Understanding Levator Ani Syndrome

Chronic Anal Pain

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Levator ani syndrome (LAS) is a medical condition characterized by chronic anal pain. It is estimated that LAS affects approximately 7.4 percent of all women and 5.7 percent of all men. Only about a third of those with the condition seek medical attention for it. The cause of the syndrome is not clear, and there are some strategies that can help relieve the symptoms.

LAS is one of the functional gastrointestinal disorders (FGD), which are a group of digestive disorders that cause signs and symptoms without a known cause.

Definition of Levator Ani Syndrome

LAS produces chronic intermittent pain in the upper region of the rectum. The pain is typically described as a dull ache, a sense of pressure, or a burning sensation, and it generally worsens with sitting and eases when standing up or lying down.

LAS has been defined according to Rome IV criteria, which classifies the FGD, including levator ani syndrome.

Levator ani syndrome criteria are:

  • Episodes of chronic or recurrent rectal pain or aching
  • The episodes must last for at least 30 minutes
  • Tenderness of the puborectalis muscle when it is touched. The puborectalis muscle wraps around the rectum and the pubic bone.
  • Symptoms lasting for at least a three-month consecutive period
  • A least six months of symptoms
  • No identifiable cause

LAS used to be considered a form of chronic proctalgia, although this term is no longer used. There are several other terms that are synonymous with LAS, including levator spasm, levator syndrome, and puborectalis syndrome, all of which describe the symptoms of spasm or pain of the puborectalis muscle.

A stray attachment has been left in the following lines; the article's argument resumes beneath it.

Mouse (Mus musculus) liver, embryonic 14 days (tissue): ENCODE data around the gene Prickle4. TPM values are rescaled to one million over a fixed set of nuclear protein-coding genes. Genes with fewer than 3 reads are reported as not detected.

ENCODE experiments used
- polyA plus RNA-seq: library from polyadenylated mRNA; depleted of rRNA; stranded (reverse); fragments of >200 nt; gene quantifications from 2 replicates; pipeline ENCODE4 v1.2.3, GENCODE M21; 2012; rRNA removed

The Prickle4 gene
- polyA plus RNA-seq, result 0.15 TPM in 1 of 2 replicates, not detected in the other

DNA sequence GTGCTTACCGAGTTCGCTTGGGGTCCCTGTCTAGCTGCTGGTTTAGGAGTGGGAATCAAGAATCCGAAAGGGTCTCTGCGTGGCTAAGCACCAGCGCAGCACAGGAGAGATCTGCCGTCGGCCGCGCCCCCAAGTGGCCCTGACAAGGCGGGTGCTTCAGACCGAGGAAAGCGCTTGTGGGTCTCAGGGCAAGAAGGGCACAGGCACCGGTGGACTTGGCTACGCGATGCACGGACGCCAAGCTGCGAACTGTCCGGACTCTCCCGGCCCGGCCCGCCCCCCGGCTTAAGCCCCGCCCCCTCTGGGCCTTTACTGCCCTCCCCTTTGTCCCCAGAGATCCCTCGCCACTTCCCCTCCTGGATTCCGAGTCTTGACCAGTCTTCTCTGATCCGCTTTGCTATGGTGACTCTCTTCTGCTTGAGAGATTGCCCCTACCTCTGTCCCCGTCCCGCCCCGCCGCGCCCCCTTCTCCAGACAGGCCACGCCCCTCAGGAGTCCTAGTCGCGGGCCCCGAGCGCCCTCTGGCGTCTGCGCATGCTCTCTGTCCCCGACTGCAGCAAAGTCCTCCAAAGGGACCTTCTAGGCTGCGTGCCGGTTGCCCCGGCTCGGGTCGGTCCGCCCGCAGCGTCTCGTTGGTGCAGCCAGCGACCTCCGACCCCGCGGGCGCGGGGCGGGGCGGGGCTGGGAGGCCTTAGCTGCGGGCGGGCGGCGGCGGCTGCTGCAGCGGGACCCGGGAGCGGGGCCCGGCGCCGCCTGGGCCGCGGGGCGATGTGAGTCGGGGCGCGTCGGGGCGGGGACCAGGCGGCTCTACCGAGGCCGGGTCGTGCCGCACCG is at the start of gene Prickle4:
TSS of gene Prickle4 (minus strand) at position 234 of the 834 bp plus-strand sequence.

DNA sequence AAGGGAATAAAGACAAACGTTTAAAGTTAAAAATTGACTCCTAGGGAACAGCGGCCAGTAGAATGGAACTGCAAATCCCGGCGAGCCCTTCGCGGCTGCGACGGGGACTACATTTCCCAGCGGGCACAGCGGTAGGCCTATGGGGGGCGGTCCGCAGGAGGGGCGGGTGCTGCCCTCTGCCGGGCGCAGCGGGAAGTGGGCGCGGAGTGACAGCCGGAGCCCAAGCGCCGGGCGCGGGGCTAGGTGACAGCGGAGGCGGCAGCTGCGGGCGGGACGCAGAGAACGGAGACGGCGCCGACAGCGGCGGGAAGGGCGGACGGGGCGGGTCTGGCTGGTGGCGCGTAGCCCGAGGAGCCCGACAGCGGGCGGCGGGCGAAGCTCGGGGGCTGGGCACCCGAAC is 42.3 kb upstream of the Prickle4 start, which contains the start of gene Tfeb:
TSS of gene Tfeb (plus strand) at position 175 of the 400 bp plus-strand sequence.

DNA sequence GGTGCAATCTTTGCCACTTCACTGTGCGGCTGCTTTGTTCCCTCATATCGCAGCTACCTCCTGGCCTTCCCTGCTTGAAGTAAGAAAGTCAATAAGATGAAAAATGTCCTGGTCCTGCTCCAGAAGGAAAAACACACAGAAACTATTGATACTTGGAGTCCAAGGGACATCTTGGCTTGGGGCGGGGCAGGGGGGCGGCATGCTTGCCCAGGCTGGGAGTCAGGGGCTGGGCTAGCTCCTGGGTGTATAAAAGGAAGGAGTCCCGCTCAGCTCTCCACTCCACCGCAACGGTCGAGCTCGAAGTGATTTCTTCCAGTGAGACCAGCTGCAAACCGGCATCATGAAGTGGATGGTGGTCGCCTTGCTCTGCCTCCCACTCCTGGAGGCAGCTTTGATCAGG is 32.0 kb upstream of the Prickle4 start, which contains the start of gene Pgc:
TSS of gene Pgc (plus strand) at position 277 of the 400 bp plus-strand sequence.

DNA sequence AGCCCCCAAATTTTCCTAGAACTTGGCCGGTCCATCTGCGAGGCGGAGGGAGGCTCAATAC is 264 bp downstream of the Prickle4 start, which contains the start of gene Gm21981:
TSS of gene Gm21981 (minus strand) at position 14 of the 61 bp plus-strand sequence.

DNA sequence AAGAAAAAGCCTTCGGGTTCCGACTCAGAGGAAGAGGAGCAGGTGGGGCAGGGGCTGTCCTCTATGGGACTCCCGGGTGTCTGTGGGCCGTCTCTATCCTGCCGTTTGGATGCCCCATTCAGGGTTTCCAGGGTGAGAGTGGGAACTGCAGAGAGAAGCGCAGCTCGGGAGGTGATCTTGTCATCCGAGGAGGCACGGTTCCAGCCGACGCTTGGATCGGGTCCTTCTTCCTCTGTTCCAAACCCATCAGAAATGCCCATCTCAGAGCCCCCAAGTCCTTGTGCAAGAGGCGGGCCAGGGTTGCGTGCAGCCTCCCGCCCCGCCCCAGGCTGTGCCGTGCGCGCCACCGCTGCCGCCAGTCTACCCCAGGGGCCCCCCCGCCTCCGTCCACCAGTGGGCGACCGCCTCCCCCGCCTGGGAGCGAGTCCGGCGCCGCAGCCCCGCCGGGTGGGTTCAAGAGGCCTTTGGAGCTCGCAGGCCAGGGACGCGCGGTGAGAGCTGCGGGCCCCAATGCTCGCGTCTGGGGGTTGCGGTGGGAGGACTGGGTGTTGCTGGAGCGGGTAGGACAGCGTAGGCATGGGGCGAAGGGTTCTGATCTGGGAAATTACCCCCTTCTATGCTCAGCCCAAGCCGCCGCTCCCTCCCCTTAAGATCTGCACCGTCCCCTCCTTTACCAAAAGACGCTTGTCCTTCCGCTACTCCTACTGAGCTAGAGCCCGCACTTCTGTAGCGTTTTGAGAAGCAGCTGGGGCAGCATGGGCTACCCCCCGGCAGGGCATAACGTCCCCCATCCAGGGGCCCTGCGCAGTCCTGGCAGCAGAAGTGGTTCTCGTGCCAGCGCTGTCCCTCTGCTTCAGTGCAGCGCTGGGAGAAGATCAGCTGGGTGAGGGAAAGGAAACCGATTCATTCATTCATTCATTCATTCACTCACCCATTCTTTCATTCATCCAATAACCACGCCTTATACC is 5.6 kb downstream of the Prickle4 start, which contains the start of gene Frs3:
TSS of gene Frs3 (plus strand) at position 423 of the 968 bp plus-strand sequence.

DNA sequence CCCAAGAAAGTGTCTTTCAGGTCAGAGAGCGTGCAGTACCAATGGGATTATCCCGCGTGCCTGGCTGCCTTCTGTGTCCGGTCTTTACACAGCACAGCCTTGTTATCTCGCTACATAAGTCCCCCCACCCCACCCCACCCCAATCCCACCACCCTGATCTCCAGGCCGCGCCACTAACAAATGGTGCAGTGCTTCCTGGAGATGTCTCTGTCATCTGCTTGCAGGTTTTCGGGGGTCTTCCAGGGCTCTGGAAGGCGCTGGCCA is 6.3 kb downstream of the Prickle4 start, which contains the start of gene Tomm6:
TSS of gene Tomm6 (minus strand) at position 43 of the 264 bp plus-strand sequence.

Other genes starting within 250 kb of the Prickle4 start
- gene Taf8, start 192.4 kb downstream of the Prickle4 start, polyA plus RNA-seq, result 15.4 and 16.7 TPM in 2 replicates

Risk Factors

The cause of LAS is not clear, but it is associated with dysfunction and spasm of the puborectalis muscle.

  • Medical history: You may be at higher risk for developing levator ani syndrome after childbirth. Surgery of the spine, anus, or pelvic area may also predispose you to the condition.
  • Muscle dysfunction: Dyssynergic defecation is a condition in which the pelvic floor muscles, including the puborectalis muscle, do not function as they should. It may play a role in the development of the syndrome.

Diagnosis of Levator Ani Syndrome

Levator ani syndrome is diagnosed after other health conditions have been ruled out.

In addition to listening to your history, your doctor will need to do a physical exam. Your physical examination will probably be normal. You will probably have a rectal examination, and, while this exam does not typically hurt, you are highly likely to experience some pain and tenderness if you have LAS, and your anal muscles may be tight or may spasm during the exam.

In general, blood tests and imaging tests are not diagnostic of this disorder, but you may need to have some diagnostic tests to rule out other disorders.

Possible causes of rectal pain that need to be ruled out before a diagnosis of LAS is made include:

Treatment of Levator Anti Syndrome

There are a few treatment options for LAS, including at-home treatments, prescription medication, and interventional procedures. Most of the recommended treatments can provide temporary relief, but they have not been proven effective for the long term.

  • At-home treatments: Using sitz baths can help relieve muscle spasms and symptoms of LAS for the short term.
  • Lifestyle strategies: Maintaining a diet that is moderate in fiber to promote regular bowel movements and help avoid constipation or diarrhea, can prevent exacerbation of your symptoms. Staying active and avoiding prolonged sitting can help as well.
  • Procedures: Some interventional strategies, including digital message by a qualified physical therapist, biofeedback, and electrogalvanic stimulation have been shown effective for some people who have LAS.
  • Flexeril (cyclobenzaprine): Flexeril is a muscle relaxant that may relieve temporarily relieve symptoms for some people who have LAS.
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